You had questions for Buffalo Bills nose tackle Lonnie Harvey. This morning, Lonnie Harvey has answers for you. Resting up along with the rest of his teammates in preparation for the start of training camp (which begins in less than a month), Harvey took some time out of his busy schedule to answer questions from Buffalo Rumblings readers. Many thanks to Lonnie and his business manager, Taber Small, for being so responsive with this fan base.
Q: What have you done personally during the off-season and OTAs to prepare for the switch to the 3-4?
Lonnie Harvey: I have been working on my leverage to stay low in the trenches. Playing in a 3-4, I'm going to get double teamed an awful lot, so my lower body strength has been a focus as well.
Q: Are there any nose tackles in the league you compare yourself to in terms of playing talents?
LH: I wouldn't compare myself to the other nose tackles. but what I will say is that i have similar playing styles to a few guys, such as Shaun Rogers of the Cleveland Browns, Vince Wilfork of New England, and Kris Jenkins of the New York Jets.
Q: 3-4 nose tackles generally face double teams frequently. Does that frustrate you, or make it difficult to bring effort and intensity on every play?
LH: That's a great question. I honestly don't mind, it may frustrate others but I embrace the responsibility of having the toughest job on the field. And as far the effort part goes, it's 70 percent conditioning and 30 percent mental, so that all depends on how well you are prepared for the season.
Q: How have the new strength and conditioning coaches been to work with, and what are the primary differences in how they have you preparing?
LH: The strength and conditioning program has been excellent! I've worked harder than I ever worked before. I've seen great increase in my strength, speed and overall endurance thanks to the program, and the difference is the structure of how hard we work and how often. I've seen great results.
Q: Have the coaches or the training staff asked you to play at a specific weight, or do they like you where you are now?
LH: Well they have given me a playing weight, and also like the progress that I made from the start of the off-season condition program. But like always in sports, there's always room for improvement.
Q: Aaron Maybin is also a Baltimore guy; do you ever train with him or do any community work with him?
LH: Aaron and I are great friends, and we look forward to working out together this summer to prepare for this season. As far as work in the community goes, I'm sure we will collaborate in the near future.
Q: What is your take on new defensive line coach Giff Smith? How about George Edwards?
LH: I think Coach Smith is doing a great job getting us ready for the season. He works us hard as a group, yet finds ways to challenge us individually. It's great to have a coach that teaches and listens, as a young player he's the type of coach that makes me want to play hard for him; not only the D-line but for him as well. Coach Edwards falls into the same category, they know how to bring the best out of the players.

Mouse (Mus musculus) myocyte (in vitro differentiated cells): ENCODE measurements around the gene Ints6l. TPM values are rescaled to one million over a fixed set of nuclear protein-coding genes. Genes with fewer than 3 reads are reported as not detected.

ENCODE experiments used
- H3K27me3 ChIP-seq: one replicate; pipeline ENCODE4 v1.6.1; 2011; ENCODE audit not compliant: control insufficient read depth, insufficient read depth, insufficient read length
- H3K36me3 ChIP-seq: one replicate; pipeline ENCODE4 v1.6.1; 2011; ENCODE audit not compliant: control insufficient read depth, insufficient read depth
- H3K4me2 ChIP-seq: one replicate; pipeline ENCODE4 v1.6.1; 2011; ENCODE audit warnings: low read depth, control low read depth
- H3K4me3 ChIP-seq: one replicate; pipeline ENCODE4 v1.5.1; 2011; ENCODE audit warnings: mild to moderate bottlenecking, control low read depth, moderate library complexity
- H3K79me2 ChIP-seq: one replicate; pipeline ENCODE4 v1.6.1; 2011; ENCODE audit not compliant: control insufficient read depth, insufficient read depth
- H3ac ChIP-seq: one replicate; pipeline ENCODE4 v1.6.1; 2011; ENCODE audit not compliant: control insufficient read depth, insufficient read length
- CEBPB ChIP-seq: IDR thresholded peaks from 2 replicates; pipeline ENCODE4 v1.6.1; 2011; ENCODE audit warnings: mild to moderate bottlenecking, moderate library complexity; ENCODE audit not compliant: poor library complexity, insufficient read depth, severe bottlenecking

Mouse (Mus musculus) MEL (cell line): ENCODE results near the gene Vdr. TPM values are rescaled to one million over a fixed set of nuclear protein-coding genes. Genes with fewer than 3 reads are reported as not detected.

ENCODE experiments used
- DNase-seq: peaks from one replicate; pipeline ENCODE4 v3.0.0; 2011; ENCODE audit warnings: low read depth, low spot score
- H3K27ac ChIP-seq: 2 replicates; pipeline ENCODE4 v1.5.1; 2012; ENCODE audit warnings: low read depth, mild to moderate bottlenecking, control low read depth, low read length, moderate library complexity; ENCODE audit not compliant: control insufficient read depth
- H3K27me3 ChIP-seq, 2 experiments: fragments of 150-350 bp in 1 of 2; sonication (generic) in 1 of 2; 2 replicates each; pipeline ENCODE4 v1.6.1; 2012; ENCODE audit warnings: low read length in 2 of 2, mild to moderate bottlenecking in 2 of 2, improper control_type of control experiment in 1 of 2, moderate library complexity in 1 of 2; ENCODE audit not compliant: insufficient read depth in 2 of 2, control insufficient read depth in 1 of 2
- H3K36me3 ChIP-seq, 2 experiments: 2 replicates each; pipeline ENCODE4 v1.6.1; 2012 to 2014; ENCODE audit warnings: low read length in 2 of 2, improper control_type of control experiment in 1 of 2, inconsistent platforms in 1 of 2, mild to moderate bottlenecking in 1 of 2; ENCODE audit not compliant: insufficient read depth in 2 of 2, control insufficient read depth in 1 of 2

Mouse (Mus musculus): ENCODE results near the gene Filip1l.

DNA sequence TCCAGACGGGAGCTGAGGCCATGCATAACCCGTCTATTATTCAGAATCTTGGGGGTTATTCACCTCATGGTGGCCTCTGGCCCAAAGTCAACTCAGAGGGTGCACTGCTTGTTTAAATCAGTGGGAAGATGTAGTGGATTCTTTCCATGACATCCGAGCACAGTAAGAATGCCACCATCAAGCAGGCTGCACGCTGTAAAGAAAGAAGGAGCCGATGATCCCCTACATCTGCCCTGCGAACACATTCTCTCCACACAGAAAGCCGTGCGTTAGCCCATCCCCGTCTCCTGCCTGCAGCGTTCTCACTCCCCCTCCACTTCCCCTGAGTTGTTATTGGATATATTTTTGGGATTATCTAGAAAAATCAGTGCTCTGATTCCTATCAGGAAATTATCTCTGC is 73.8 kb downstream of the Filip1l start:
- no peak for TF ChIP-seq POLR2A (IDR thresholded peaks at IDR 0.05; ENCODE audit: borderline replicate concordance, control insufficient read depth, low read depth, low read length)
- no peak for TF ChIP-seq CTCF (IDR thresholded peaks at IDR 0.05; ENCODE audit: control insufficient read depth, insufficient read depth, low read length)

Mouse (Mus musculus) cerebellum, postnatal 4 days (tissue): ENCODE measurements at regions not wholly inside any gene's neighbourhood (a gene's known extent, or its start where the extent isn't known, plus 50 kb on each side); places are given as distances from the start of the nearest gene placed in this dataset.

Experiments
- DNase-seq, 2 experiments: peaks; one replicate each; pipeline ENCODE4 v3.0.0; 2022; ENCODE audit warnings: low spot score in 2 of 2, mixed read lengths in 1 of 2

Q: It's not often that two Morgan State Bears make the same NFL roster. How well do you know RB Chad Simpson?
LH: Well I must say, it feels good to have a former teammate in the NFL, but even more so a Buffalo Bill. Coming from a small school it's hard to relate with a lot of guys that came from large schools such as Florida and Penn State. For example, when the guys have conversations about bowl games and different sponsorships and money pumped into their school, we don't relate with them because we do not have the same opportunities coming from 1AA. I know Chad very well, so it's been a good deal having him here; the BEARS are in the building!
Q: The Bills have a lot of veteran players along the defensive line. Having worked with most of them for part of the '09 season, what's your take on those veteran players as a collective whole?
LH: I think we have a great group of vets, Kyle Williams, Marcus Stroud, Spencer Johnson, (John) McCargo and (Dwan) Edwards, all have unique talents that they bring to the table. I try to learn as much as I can from those guys to help me throughout my career. And these players as a whole are going to be tough to deal with, with the different skill sets we have, this season. You will see.
Q: It sounds like you do a lot of visits to hospitals and schools. What do you do on those visits, and how did you get started doing them?
LH: I started doing them this year. Coming from the area I grew up in, I know the importance of someone taking the time out to come speak to me as a child, and know the impact of one encounter that's had by a child that looks up to someone. But to answer your question it was something that's been on my mind and heart to do since I was young.
Q: What was your favorite NFL team growing up?
LH: My favorite NFL team growing up was the Baltimore Ravens.
Q: What other sports/teams do you follow?
LH: The other teams I follow are the Lakers, Orioles and the Sabres (which became newly added).
Q: Do you have any superstitions? How do you prepare for game time?
LH: I don't have any superstitions, but I do have a ritual Snickers before my games - LOL.
Q: What's the first thing you thought of when someone mentioned "the Buffalo Bills" prior to your joining the team?
LH: The first thing I thought of was tradition when Buffalo was mentioned. So many greats and so much history are also behind the franchise. I'm proud to be a Buffalo Bill!
Q: Which players and teams are you most looking forward to playing in 2010?
LH: This might sound cliché, but all of them. I'm not playing this game just to play, I'm playing to establish myself as one of the best in the league.
Thanks for your questions; hope my answers are what you were hoping to hear.